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The United Kingdom and the European Union are finding it hard to agree on how to cope with future developments, such as changing regulations or offering subsidies or tax breaks to attract inward investment, which might under conditions of unfettered free trade have an impact on competition in their respective markets.

Such issues matter in the relationship between the UK and the EU, because of their proximity and economic interactions, so much more than in, say, the EU/Canada relationship. The UK is attached to the EU by a land border with Ireland, direct rail services, a tunnel under the Channel and hundreds of daily flights and ferries.  To take the simple issue of how long lorry drivers should be allowed to work before having a rest. You don’t see Canadian lorries on UK or Continental roads.

Because what happens in the EU affects the British economy in innumerable significant ways, and vice versa, it makes sense to look ahead and try to prevent future crises by a mechanism designed to anticipate and de-dramatise them. Devising such a mechanism is essentially a technical exercise, surely not beyond the ingenuity of the able negotiators on both sides.

We envisage a solution based on a clear undertaking by both sides to strive to avoid unfair competition brought about by disparities in economic regulation or public intervention in the economy (state aid), and to respond sympathetically to each other’s concerns.  Whether one side’s actions would be liable to have such an effect for the other is bound to be a matter of judgment. This needs to be assessed soberly; it should not be seen as automatically justifying the application of sanctions.

The UK and the EU should agree to consult each other systematically on proposed relevant legislative and regulatory changes and financial measures. The relevance should be determined on the basis of a threshold of economic impact on UK-EU competition which both sides would agree to add to their domestic impact assessment processes.

Substance could be given to such cooperation by the establishment of a Standing Committee on Regulatory Developments and Competition, composed of UK and Commission civil servants (perhaps as a sub-committee of the Joint Committee under the agreement), which might also include some independent experts. The Standing Committee’s task would be to consider developments before they occur and form a preliminary view on whether they raise “serious doubts” about unfair competition between the Parties. Any such doubts would be communicated to the Joint Committee under the Agreement. If the Joint Committee failed to resolve the issue within a stipulated time limit (which could be relatively short, if a reasonable case were made for urgency), it would be open to the Party expressing concern to adopt provisional protective measures. The measures would be subject to an appeal to an arbitral tribunal, before which the onus would be on that Party to establish their necessity. If it succeeded, the measures would be confirmed. If it failed, the measures could be maintained but compensation would be payable to the other Party, which would also have the right to impose countervailing measures.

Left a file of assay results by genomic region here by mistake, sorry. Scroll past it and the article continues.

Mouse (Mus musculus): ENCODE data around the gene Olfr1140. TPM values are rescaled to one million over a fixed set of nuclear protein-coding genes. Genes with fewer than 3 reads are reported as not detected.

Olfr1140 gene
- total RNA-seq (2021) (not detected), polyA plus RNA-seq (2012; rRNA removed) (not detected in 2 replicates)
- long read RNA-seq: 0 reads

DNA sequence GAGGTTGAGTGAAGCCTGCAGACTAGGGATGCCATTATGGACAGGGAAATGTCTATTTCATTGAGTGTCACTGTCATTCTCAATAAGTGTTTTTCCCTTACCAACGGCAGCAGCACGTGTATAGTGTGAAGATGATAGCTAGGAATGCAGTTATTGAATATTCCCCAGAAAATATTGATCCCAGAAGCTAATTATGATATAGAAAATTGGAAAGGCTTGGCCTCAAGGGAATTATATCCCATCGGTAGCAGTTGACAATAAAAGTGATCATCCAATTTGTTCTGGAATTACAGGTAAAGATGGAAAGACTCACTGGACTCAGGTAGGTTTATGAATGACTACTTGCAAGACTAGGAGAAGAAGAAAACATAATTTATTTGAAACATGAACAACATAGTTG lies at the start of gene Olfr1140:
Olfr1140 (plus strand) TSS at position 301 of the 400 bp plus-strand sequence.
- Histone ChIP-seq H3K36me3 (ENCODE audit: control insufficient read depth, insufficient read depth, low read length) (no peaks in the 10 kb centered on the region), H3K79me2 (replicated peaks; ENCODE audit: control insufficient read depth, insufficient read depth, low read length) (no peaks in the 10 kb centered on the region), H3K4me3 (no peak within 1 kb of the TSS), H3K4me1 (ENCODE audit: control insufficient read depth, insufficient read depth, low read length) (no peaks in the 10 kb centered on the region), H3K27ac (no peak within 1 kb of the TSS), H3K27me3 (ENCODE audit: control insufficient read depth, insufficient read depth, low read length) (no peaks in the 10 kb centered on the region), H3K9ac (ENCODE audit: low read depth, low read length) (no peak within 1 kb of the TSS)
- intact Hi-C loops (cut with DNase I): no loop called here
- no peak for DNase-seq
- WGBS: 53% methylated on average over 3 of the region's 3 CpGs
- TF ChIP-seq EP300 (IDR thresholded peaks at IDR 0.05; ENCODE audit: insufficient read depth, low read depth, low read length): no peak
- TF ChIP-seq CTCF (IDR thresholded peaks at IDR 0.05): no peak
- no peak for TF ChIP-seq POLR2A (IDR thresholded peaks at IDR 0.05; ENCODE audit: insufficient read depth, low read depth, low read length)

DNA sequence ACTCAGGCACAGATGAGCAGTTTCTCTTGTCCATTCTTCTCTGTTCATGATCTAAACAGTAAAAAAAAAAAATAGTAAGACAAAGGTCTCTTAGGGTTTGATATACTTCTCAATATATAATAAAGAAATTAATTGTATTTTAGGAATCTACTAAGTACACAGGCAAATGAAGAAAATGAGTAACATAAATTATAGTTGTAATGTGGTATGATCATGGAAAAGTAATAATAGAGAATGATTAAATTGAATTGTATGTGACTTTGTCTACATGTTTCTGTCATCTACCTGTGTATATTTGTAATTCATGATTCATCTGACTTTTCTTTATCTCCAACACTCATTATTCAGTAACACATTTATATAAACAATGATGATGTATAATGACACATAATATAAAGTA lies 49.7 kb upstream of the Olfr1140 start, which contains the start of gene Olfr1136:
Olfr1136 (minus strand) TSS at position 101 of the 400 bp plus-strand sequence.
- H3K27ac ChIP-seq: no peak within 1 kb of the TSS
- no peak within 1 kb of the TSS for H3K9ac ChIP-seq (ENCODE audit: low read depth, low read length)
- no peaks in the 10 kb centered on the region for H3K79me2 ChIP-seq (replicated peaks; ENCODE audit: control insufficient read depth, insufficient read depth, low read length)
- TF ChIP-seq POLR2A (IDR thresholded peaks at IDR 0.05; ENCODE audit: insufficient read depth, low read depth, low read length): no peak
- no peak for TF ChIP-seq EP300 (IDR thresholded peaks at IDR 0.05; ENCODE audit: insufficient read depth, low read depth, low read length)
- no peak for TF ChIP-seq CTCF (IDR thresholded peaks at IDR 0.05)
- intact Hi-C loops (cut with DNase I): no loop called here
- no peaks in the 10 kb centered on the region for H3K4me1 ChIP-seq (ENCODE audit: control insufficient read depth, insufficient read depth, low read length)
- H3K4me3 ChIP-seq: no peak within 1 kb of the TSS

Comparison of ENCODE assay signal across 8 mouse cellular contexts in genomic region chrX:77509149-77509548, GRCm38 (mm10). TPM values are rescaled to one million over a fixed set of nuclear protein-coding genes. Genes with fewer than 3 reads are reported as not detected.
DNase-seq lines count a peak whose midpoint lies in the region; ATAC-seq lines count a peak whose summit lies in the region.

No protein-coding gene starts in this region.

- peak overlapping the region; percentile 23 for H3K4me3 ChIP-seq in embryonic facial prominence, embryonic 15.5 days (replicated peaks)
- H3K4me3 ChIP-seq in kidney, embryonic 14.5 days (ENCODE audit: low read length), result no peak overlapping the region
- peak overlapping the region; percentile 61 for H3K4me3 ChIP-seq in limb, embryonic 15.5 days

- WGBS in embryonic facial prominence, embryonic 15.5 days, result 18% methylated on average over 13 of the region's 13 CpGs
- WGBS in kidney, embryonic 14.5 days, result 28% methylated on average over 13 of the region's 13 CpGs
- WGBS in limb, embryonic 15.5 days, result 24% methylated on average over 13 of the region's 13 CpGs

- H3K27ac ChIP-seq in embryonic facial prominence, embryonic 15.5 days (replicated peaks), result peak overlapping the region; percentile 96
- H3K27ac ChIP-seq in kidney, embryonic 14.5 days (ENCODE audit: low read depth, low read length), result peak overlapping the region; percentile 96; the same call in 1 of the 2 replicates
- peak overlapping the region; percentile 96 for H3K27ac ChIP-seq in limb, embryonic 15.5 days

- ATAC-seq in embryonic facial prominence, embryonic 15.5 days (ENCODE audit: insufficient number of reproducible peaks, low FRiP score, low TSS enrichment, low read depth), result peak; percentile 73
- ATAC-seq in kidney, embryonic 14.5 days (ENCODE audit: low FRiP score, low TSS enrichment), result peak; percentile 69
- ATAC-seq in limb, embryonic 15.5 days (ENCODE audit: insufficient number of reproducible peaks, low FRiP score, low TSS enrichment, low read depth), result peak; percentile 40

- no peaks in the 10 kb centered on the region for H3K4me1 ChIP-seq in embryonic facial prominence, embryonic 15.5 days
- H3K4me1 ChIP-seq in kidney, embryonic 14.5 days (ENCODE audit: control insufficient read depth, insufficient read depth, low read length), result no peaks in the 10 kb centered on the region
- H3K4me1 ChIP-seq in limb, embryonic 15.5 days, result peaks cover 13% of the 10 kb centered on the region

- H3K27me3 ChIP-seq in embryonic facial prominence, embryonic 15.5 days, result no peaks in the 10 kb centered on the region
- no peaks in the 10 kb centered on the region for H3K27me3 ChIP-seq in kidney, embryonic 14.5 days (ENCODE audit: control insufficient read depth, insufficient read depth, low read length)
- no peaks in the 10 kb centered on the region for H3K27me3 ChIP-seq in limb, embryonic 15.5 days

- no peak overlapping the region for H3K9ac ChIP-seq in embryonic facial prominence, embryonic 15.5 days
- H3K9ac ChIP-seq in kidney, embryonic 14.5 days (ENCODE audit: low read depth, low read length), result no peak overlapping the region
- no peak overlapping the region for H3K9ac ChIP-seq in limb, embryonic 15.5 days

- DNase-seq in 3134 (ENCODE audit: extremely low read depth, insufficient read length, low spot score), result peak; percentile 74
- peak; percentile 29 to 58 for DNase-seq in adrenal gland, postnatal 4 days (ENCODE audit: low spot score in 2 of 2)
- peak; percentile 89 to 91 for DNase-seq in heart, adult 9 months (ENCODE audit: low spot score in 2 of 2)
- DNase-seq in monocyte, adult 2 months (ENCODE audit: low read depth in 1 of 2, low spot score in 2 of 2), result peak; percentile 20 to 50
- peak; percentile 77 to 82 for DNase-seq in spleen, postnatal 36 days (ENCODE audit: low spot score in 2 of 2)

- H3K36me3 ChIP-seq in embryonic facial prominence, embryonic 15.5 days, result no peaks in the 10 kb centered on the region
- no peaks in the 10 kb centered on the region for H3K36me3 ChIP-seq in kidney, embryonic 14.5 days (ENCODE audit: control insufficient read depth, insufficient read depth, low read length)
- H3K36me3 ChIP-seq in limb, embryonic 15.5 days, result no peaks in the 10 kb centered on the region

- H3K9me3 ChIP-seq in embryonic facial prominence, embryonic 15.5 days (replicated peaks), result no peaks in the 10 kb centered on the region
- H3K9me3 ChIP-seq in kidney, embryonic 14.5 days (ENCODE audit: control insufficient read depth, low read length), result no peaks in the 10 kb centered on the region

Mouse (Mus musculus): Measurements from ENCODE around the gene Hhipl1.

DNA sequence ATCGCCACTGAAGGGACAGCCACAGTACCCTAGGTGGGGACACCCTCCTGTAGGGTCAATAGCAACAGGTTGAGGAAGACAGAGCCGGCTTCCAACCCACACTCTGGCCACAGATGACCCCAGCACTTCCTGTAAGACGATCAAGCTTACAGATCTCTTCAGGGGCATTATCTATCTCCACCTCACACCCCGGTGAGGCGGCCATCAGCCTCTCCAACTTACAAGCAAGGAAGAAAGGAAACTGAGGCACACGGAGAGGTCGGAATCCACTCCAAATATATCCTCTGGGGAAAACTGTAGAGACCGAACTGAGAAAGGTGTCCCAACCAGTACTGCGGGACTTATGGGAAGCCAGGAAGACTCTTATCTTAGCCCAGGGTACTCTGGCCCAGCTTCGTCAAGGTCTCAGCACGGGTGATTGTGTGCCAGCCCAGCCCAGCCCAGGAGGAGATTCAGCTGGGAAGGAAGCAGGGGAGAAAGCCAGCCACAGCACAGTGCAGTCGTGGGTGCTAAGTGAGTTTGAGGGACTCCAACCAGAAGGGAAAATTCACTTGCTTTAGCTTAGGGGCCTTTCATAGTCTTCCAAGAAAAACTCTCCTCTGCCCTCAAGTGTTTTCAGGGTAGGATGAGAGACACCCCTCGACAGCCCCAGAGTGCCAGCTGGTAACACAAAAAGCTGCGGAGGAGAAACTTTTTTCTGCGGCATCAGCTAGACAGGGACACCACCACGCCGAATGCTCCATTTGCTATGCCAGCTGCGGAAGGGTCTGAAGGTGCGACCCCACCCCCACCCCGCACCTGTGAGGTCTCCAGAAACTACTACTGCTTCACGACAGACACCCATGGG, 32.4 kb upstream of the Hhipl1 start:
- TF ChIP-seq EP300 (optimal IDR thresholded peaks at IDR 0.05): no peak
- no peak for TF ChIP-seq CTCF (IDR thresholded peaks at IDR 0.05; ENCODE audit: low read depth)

In our view, a mechanism of this kind would avoid all but the most serious (and genuine) disagreements, while preserving the sovereign rights of both the UK and the EU ultimately to determine social and economic policy as they see fit.

Sir Alan Dashwood QC is a barrister in Henderson Chambers. He is Emeritus Professor of European Law at the University of Cambridge and was formerly a Director in the Legal Service of the EU Council.

Sir Jonathan Faull is Chair of European Public Affairs, Brunswick Group, and was formerly a Director General in the European Commission.

This article was originally published in The Daily Telegraph, Business Section, 14 December 2020.